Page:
St. Louis Theater Circle's 2015 Award Nominees

Categories: Arts

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John Lamb
Stray Dog Theatre's Cabaret, one of the nominees for outstanding production of a musical.
From tales of the Marquis de Sade to a groundbreaking production of Tennessee Williams' rarely performed early work, Stairs to the Roof, 2014 was an exciting year for St. Louis-area theater. Although the town lost one of its best theater companies when HotCity Theatre called it quits, several new companies have rushed in to fill the void. Stalwarts like St. Louis Shakespeare's Donna Northcott and Prison Performing Arts' Agnes Wilcox announced they were stepping down, while newcomers like Sarah Porter and Caroline Amos brought exciting new energy to St. Louis stages. Through it all, there have been some marvelous ensemble performances -- everything from the St. Louis Actors' Studio production of Pinter's masterpiece, The Homecoming, to new plays like Rebecca Gilman's Soups, Stews and Casseroles: 1976.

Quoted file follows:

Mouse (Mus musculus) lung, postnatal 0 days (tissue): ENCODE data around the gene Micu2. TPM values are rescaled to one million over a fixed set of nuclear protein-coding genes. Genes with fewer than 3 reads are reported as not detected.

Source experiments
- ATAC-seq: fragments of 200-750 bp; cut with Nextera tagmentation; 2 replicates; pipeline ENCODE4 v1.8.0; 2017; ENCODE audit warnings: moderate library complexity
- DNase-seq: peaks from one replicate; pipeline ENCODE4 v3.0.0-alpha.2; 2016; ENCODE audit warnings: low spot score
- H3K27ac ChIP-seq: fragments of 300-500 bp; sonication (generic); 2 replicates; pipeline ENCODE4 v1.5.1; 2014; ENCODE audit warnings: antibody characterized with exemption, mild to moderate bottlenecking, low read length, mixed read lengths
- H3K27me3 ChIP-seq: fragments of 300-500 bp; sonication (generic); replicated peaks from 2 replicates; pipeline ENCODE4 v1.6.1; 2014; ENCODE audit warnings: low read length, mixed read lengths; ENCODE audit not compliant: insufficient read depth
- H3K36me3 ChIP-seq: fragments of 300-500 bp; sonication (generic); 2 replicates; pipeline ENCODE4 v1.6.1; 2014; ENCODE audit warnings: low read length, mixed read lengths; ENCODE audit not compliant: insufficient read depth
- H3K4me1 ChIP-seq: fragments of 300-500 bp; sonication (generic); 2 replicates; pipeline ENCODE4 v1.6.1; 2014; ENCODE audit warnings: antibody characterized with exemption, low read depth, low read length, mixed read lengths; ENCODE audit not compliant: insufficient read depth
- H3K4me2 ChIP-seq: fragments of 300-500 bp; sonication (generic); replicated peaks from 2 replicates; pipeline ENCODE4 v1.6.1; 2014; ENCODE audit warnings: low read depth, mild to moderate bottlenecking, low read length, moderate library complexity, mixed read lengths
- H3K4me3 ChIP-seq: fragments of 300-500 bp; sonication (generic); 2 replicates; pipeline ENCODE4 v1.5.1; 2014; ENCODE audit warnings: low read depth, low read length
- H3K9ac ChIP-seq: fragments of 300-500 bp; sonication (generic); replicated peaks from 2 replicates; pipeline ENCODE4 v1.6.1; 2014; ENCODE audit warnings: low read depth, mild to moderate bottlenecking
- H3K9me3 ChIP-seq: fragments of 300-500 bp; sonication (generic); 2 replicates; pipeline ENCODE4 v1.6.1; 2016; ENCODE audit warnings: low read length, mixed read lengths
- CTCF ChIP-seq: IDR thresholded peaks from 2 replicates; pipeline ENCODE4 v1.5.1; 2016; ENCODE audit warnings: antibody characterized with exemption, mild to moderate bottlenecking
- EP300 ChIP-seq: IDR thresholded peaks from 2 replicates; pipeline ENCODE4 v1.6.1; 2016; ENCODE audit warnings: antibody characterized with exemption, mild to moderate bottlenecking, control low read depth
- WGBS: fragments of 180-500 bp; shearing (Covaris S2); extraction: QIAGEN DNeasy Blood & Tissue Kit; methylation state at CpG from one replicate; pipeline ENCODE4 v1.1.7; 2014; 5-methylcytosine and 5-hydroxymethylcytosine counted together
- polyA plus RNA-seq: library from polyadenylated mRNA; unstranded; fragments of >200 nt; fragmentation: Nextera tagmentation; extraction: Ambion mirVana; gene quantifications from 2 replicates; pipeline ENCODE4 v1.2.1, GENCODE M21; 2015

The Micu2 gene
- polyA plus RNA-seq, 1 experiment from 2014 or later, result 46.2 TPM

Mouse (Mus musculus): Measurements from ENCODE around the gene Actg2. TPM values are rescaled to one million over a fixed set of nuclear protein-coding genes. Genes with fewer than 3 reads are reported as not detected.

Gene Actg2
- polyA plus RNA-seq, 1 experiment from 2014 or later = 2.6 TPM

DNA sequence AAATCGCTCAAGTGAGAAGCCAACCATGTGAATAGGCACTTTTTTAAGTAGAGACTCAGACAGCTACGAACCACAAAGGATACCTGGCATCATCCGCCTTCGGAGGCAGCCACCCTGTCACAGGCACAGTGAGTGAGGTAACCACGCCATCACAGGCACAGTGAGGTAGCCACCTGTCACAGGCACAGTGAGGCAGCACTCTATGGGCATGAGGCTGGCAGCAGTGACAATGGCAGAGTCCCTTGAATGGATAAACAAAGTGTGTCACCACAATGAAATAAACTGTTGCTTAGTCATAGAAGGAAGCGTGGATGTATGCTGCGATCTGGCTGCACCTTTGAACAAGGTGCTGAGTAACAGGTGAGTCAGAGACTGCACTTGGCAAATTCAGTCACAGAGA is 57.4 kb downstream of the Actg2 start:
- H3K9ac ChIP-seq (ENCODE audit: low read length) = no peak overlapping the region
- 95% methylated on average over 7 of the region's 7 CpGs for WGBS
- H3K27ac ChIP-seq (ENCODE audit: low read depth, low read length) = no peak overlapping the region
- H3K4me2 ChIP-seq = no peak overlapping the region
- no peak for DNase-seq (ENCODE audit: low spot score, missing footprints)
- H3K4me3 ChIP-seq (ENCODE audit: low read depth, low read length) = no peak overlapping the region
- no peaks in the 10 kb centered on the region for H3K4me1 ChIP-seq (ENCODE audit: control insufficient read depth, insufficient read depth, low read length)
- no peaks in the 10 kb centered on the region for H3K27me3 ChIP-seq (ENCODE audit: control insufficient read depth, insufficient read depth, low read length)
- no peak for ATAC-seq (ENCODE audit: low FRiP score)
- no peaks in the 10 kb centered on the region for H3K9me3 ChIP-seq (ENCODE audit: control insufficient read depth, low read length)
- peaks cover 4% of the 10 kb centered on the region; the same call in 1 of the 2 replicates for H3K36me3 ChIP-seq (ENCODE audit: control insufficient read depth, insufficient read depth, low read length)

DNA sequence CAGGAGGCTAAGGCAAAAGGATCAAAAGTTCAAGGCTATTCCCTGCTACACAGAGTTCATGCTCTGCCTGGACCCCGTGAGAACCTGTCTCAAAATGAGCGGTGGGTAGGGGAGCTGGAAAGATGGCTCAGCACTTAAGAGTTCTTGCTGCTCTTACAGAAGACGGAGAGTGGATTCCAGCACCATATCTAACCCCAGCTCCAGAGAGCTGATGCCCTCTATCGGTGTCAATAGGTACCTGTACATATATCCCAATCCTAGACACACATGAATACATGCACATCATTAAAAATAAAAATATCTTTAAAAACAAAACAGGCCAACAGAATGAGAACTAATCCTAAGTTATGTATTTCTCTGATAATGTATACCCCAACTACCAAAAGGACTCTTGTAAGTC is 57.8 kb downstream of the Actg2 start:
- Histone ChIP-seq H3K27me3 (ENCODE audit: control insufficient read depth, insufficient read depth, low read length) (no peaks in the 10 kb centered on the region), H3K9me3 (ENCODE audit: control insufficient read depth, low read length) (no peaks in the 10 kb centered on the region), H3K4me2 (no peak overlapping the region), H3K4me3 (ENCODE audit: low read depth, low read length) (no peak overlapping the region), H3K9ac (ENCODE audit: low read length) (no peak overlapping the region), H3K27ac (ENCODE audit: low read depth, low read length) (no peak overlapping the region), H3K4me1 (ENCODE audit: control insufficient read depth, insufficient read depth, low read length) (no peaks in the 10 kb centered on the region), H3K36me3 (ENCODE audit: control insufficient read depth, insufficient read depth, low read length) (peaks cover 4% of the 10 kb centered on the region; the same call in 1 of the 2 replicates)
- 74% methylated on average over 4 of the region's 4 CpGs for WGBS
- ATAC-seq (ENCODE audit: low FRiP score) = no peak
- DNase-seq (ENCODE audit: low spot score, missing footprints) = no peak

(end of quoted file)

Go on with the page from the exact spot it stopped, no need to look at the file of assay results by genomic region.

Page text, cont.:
The best in St. Louis theater will be honored at the 2105 St. Louis Theater Circle Awards ceremony on Monday, March 23 at the COCA auditorium (for those who can't make the event, the ceremony will also be televised on HEC-TV).

Here, then, is a list of the nominees:

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Safe House: Rep's Latest Considers the True Price of Freedom

Categories: Arts

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Jerry Naunheim Jr.
Take refuge in the Rep's Safe House.
The Pedigrew family is in a state of suspended animation. As free blacks in 1843 Kentucky, they own property and can work for wages. But they can't be outside at night, they can't close the doors on their home or storage shed, and they can't cross Lincoln Creek — in fact, none of them can even dip a toe in the waters which border the county. Freedom clearly isn't always as free as you'd think.

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Guess Who's Coming to Dinner? Story of Race and Hypocrisy Still Merits a Telling at the Rep

Categories: Arts

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Photo by Jerry Naunheim Jr.
Richard Prioleau and Shannon Marie Sullivan are the happy couple whose parents don't approve of their interracial romance in the Rep's Guess Who's Coming to Dinner?
The Repertory Theatre of St. Louis continues its season with Guess Who's Coming to Dinner, Todd Kreidler's richly conceived stage adaptation of the 1967 film.